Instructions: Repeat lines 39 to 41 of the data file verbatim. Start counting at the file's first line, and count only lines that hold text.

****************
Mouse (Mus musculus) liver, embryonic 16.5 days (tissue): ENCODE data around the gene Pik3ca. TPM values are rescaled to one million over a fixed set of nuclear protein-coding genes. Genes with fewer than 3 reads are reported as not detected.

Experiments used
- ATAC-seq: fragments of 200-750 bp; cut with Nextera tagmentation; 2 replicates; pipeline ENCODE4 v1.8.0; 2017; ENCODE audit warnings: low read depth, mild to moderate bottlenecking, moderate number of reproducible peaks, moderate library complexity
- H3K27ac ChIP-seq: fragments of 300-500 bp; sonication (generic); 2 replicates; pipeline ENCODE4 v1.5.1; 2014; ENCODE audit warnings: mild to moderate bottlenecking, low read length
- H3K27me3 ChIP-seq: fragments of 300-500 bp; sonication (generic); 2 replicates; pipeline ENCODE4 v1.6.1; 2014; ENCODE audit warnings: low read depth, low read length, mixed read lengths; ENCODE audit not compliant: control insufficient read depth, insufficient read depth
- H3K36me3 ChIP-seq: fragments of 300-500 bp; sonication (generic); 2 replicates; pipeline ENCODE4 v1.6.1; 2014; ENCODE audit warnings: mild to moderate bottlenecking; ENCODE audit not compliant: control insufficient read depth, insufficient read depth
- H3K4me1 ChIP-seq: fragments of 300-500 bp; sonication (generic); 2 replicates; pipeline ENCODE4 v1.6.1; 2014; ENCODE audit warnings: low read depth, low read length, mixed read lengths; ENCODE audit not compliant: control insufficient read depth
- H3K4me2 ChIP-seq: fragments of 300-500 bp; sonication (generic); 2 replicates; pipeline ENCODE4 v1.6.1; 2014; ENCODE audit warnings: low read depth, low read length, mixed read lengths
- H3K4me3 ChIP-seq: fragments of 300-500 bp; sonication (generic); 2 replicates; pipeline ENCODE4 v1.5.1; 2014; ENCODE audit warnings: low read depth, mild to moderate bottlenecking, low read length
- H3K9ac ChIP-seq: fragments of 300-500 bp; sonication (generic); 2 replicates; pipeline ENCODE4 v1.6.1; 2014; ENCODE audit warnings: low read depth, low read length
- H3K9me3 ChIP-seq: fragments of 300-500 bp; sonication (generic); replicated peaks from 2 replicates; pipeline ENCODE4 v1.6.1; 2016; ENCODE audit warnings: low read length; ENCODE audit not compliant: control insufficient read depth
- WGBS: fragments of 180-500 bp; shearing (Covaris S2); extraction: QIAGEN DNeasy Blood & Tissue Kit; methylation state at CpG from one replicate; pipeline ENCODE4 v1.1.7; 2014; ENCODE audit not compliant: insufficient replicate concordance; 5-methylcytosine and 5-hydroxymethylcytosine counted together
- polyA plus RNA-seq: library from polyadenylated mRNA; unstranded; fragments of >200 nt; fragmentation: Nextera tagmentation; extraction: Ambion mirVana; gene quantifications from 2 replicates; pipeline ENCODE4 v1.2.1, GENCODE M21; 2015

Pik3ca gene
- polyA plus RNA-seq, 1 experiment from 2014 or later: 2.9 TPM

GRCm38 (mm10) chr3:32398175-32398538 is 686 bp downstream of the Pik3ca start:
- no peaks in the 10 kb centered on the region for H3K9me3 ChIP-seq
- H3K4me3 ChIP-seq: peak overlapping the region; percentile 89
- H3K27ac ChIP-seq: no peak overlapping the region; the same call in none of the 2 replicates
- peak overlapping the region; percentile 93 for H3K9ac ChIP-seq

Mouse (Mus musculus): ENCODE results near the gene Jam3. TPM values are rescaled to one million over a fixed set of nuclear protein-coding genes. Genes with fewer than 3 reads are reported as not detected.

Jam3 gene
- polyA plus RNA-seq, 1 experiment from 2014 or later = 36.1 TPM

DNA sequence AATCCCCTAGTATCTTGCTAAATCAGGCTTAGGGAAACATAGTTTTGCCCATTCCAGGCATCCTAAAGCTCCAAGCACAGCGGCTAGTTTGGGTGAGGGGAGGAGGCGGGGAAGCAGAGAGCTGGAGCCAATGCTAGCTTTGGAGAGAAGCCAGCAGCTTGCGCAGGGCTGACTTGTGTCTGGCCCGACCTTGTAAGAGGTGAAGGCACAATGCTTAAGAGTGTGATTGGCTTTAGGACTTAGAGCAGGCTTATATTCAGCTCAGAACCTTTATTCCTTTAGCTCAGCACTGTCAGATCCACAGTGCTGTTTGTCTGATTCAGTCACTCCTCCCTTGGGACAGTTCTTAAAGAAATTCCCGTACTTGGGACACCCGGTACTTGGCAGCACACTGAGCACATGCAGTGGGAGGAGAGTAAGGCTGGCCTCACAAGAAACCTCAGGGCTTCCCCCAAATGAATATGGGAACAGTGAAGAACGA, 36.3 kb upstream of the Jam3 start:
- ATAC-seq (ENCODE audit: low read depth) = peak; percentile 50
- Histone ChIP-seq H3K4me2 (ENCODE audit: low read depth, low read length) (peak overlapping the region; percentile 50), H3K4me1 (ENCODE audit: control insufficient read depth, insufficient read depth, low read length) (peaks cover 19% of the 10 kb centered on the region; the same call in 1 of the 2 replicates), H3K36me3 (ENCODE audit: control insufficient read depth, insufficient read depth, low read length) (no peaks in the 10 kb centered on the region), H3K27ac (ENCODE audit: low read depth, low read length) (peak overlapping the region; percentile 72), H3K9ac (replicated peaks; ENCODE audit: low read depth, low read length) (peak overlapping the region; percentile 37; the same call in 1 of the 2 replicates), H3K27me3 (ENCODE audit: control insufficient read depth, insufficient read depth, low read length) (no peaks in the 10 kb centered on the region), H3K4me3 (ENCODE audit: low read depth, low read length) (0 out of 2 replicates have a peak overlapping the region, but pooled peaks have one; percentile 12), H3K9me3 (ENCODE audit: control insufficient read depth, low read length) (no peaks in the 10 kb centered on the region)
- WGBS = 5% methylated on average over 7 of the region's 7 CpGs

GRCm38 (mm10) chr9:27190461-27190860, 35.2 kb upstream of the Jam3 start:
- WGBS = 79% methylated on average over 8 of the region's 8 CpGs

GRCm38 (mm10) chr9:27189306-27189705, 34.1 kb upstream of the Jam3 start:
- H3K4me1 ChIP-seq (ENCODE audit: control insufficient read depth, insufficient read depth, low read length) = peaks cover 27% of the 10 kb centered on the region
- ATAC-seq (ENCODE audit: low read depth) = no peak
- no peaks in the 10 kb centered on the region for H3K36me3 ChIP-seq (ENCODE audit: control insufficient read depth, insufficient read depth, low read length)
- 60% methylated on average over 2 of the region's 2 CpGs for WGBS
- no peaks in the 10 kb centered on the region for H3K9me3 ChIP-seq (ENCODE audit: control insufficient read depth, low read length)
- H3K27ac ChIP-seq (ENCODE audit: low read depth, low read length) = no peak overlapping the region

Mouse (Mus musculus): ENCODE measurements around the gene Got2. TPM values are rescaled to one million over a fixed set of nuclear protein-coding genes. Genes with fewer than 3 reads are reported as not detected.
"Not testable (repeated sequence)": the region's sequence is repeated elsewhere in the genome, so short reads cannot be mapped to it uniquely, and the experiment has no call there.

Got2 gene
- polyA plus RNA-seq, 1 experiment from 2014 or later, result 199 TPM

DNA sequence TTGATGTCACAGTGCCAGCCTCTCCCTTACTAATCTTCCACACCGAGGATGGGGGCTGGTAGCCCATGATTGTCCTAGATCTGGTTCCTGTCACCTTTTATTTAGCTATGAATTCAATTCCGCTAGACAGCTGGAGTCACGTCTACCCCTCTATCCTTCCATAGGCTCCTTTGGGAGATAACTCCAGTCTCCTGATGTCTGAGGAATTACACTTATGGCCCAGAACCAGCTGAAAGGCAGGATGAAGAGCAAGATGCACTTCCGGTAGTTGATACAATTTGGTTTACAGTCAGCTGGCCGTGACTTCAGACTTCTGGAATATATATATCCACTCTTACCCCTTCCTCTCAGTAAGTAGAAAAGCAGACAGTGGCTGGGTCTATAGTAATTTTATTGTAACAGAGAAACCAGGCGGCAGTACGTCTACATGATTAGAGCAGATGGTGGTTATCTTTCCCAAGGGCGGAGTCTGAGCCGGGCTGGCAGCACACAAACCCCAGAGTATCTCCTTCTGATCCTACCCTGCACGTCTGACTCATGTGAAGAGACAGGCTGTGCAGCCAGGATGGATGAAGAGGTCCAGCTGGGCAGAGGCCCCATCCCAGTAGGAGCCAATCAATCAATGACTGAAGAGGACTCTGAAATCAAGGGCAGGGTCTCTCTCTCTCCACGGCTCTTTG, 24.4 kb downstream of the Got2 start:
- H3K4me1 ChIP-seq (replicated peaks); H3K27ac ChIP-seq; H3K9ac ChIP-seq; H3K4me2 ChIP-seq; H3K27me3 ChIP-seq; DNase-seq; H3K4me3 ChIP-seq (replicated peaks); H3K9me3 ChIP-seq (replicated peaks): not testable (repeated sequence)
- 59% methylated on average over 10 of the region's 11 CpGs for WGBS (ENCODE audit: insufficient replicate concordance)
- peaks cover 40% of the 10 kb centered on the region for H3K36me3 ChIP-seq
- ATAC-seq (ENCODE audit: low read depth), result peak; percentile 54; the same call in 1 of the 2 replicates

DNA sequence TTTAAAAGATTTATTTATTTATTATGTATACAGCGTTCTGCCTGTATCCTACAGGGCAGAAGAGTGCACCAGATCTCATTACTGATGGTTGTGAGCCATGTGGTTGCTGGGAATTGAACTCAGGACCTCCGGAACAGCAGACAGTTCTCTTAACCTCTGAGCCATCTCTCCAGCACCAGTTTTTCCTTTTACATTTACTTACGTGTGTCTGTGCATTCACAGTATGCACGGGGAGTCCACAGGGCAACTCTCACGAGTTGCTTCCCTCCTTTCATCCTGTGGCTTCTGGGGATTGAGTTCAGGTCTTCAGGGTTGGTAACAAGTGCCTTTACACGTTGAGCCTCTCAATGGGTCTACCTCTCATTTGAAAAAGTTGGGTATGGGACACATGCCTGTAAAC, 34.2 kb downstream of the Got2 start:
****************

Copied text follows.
Got2 gene
- polyA plus RNA-seq, 1 experiment from 2014 or later, result 199 TPM

DNA sequence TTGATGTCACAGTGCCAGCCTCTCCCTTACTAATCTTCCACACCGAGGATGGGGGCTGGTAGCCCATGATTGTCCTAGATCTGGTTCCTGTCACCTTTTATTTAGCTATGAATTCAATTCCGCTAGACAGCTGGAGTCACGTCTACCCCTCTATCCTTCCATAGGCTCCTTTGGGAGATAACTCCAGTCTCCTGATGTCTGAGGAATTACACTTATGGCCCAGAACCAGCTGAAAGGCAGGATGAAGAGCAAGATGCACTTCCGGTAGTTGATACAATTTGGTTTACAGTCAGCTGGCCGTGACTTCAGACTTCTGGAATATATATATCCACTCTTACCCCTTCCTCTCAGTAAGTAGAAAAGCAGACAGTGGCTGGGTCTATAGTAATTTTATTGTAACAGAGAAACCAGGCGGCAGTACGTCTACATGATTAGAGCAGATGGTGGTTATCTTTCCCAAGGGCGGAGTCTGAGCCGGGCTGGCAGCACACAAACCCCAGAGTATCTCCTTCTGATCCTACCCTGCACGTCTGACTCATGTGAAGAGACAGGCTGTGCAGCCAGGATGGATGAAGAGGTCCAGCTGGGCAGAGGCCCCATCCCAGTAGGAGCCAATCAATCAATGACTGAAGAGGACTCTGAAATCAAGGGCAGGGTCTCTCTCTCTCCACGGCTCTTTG, 24.4 kb downstream of the Got2 start: